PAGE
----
Authorities say the new technology will enable referees and football officials to make more precise decisions.
World Cup organisers revealed yet another unique and a one-of-a-kind surprise for the upcoming tournament in November: a technology-advanced ball.
The official match ball ‘Al Rihla’ will have a semi-automated offside technology, an enhanced version of the VAR (Video Assistant Referee) system that will enhance the already existing VAR system, used in 2018 FIFA World Cup in Russia.
The officials are certain that the new system will allow referees in making more precise judgements, in turn enhancing match-play and overall fairness.
“VAR has already had a very positive impact on football and we can see that the number of major mistakes has already been dramatically reduced. We expect that semi-automated offside technology can take us a step further,” said FIFA Referees Committee Chairman Pierluigi Collina in a statement.
The inspiration behind the World Cup ball
Al Rihla is the Arabic word for “the journey.”
It is the first World Cup ball in the 92-year history of the competition that will help raise money for projects that will improve people’s lives all around the world. One percent of Al Rihla’s net sales will go to the Common Goal movement.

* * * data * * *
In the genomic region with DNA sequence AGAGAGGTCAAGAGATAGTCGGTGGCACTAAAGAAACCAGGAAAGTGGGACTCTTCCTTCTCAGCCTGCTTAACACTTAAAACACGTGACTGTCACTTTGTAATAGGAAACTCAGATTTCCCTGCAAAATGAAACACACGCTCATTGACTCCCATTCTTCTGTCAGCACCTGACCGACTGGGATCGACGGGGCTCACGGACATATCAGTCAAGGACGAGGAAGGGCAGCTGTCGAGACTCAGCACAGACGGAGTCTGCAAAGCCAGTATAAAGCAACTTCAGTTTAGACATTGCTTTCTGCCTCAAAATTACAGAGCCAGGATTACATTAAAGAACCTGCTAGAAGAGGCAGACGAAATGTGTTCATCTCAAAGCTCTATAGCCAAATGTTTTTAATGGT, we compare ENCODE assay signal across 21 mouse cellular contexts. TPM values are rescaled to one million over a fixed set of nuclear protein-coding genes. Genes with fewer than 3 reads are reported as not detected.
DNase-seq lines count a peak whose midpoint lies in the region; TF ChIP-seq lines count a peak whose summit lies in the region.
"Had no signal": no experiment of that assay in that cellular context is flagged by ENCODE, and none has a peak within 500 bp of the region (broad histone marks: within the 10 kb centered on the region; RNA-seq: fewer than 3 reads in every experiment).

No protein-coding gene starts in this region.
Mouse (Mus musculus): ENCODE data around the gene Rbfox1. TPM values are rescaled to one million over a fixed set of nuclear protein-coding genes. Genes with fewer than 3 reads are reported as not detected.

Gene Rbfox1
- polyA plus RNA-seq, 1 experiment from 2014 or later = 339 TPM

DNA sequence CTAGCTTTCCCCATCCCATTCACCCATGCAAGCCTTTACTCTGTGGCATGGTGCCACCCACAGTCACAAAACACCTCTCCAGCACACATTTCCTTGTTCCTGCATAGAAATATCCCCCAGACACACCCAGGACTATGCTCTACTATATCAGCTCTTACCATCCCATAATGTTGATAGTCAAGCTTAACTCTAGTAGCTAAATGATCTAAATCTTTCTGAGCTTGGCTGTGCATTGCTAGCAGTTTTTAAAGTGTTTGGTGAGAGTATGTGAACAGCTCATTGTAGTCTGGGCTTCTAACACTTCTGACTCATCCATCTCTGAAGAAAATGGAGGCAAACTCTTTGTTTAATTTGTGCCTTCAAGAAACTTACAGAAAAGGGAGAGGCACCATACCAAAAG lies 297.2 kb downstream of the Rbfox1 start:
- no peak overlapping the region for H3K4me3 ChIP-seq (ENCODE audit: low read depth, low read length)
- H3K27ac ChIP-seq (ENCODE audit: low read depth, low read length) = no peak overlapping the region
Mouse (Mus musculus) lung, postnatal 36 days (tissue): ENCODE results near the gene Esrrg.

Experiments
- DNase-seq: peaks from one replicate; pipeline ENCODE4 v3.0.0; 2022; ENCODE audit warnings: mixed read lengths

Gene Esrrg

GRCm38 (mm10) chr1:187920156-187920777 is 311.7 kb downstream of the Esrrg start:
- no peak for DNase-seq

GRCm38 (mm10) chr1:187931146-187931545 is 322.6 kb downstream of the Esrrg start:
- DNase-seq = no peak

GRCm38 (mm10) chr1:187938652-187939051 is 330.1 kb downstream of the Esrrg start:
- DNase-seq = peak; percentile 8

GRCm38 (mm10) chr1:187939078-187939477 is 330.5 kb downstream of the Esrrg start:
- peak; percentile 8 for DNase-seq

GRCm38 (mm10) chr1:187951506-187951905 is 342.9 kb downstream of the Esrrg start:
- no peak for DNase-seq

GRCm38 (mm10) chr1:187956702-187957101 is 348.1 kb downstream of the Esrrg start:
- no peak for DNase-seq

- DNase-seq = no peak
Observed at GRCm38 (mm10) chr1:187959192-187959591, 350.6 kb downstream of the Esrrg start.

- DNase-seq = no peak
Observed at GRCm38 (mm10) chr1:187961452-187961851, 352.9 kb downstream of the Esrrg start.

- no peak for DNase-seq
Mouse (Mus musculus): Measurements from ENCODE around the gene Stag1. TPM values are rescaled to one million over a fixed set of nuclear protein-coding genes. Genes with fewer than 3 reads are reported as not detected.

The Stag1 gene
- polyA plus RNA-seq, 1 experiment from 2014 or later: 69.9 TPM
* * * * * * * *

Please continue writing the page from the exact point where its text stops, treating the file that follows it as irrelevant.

It is the 14th FIFA World Cup ball produced by Adidas, and thanks to the detailed production and designed, the ball is made to enhance high-speed play because it flies quicker than any other ball used in the tournament.
The ball has a motion sensor inside that can track the player’s location at the moment the ball is kicked. This is used alongside technology installed at the stadium which will monitor the movement and positioning of the ball and players.
According to ESPN, the old VAR system took 70 seconds to determine an official case of offside. The choice will now be decided in just 25 seconds.
The ball is also “thermo bonded,” as was the case in the 2014 World Cup. This means the panels of the ball are joined together using heat, not stitching.
“We have made some changes in (the design of) footballs this time, keeping Qatar’s culture, environment, architecture, and flag in mind,” said Khawaja Masood Akhtar, the chairman of Forward Sports, a contracting manufacturer of global sports brand Adidas.
“And it will be environment-friendly.”
Made in Pakistan and China
Balls used for the upcoming event, hosted in the winter rather than the summer due to the scorching heat in Qatar, will be provided by Pakistan and China.
“We have once again been chosen to supply soccer balls for the World Cup, which is an honour for us and a testimony of the quality we have maintained,” Akhtar added.
Workers at the large manufacturing facility, located on the outskirts of Sialkot in the northeast, are putting in extra time to guarantee that the footballs will arrive to Qatar in time for kick off.
Sialkot, a city along the India border, is well known for manufacturing sporting items and has historically provided footballs for major games.
Exports of sporting products bring in $1 billion annually for the nation, with footballs accounting for $350 million to $500 million of the total number.